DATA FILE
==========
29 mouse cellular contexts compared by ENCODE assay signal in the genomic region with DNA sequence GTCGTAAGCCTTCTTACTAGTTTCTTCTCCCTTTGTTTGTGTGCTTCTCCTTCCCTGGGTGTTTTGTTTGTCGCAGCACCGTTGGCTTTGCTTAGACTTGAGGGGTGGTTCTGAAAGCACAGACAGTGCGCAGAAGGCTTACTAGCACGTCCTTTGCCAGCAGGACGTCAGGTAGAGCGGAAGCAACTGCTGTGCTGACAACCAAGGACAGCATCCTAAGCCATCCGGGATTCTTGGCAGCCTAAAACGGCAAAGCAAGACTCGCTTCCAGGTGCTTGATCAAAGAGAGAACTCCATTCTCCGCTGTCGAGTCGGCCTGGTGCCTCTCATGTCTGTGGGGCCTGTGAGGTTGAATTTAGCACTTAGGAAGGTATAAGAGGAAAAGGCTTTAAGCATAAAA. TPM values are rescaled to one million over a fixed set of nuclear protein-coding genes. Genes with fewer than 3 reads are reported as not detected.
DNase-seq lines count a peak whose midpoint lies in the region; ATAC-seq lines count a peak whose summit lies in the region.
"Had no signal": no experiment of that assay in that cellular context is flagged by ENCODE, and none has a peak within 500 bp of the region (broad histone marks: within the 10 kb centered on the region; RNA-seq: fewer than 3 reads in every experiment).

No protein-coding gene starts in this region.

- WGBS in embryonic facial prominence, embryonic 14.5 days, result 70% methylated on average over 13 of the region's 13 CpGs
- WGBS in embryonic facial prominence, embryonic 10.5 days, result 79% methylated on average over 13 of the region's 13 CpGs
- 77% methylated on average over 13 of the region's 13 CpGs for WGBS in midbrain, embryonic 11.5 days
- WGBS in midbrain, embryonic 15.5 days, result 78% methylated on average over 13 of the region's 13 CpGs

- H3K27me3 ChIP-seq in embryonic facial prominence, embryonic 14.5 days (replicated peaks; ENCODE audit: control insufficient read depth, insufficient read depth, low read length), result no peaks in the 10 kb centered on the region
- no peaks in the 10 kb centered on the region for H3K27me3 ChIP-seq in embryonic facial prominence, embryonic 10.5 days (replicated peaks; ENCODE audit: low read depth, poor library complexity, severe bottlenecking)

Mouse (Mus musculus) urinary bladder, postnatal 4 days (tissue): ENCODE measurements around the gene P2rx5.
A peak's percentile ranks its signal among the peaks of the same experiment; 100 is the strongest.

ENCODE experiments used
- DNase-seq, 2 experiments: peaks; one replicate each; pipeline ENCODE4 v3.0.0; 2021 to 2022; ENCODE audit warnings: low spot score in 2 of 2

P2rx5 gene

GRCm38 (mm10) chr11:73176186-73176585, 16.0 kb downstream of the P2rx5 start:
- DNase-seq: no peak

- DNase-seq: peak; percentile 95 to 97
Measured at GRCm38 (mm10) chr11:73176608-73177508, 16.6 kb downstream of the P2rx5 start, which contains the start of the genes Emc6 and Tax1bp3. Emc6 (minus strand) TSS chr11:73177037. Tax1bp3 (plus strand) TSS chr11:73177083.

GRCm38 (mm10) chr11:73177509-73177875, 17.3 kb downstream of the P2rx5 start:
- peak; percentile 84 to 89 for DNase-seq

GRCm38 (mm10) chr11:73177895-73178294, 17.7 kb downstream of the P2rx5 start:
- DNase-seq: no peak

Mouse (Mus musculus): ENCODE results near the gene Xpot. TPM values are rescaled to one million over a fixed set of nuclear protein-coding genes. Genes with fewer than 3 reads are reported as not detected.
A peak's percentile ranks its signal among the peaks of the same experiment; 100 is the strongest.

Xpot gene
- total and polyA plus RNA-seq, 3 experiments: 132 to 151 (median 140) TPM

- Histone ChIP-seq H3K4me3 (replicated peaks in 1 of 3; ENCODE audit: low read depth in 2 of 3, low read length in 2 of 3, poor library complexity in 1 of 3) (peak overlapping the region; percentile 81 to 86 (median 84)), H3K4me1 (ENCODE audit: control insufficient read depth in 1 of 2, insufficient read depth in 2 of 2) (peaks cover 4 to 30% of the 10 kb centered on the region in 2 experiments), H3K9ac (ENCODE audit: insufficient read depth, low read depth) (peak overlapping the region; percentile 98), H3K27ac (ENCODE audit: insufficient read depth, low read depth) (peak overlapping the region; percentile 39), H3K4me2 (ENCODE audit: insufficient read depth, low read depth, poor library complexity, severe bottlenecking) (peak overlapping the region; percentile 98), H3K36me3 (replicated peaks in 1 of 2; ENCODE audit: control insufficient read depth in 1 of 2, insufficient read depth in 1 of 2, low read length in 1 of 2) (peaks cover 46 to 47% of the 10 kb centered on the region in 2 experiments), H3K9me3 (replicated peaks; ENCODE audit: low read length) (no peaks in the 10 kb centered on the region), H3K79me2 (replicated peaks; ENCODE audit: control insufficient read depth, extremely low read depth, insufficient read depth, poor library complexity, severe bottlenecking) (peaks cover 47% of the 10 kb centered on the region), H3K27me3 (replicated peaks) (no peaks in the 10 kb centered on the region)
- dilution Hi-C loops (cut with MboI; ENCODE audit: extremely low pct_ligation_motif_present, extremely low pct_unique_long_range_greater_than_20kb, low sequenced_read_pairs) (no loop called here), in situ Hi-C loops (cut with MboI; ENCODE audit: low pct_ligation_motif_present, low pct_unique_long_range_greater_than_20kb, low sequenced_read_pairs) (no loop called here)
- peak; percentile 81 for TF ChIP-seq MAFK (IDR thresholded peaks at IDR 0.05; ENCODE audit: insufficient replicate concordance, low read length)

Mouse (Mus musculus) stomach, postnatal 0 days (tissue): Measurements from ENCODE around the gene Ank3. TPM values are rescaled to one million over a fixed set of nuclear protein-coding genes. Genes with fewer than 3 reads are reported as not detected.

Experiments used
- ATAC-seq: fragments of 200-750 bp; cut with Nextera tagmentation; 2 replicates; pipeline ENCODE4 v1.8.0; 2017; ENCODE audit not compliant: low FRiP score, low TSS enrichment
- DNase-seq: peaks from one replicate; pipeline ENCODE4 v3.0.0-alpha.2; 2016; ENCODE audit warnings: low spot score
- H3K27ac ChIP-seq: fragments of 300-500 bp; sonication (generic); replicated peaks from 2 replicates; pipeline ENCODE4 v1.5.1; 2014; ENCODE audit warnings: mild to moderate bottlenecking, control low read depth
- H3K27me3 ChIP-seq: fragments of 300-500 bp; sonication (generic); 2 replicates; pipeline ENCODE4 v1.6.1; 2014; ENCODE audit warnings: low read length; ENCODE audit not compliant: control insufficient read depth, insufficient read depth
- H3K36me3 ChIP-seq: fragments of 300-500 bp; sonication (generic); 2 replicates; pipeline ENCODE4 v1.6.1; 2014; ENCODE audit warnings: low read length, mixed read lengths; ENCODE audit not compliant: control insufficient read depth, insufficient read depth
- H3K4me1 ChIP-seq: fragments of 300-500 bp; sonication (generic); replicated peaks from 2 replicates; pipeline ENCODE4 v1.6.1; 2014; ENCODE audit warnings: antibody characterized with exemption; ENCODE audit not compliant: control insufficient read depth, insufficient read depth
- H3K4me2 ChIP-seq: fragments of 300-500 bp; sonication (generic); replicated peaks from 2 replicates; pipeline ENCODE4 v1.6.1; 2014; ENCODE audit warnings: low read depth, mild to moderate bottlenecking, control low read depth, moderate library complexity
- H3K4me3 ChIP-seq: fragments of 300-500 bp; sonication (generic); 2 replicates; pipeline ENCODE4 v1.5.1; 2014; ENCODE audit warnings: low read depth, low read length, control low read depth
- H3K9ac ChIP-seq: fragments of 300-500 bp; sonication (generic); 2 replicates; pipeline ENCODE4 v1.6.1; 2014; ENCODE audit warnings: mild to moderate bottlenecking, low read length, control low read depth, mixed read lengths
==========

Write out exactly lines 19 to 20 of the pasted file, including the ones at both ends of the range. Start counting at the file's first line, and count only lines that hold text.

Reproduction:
Measured at GRCm38 (mm10) chr11:73176608-73177508, 16.6 kb downstream of the P2rx5 start, which contains the start of the genes Emc6 and Tax1bp3. Emc6 (minus strand) TSS chr11:73177037. Tax1bp3 (plus strand) TSS chr11:73177083.

GRCm38 (mm10) chr11:73177509-73177875, 17.3 kb downstream of the P2rx5 start: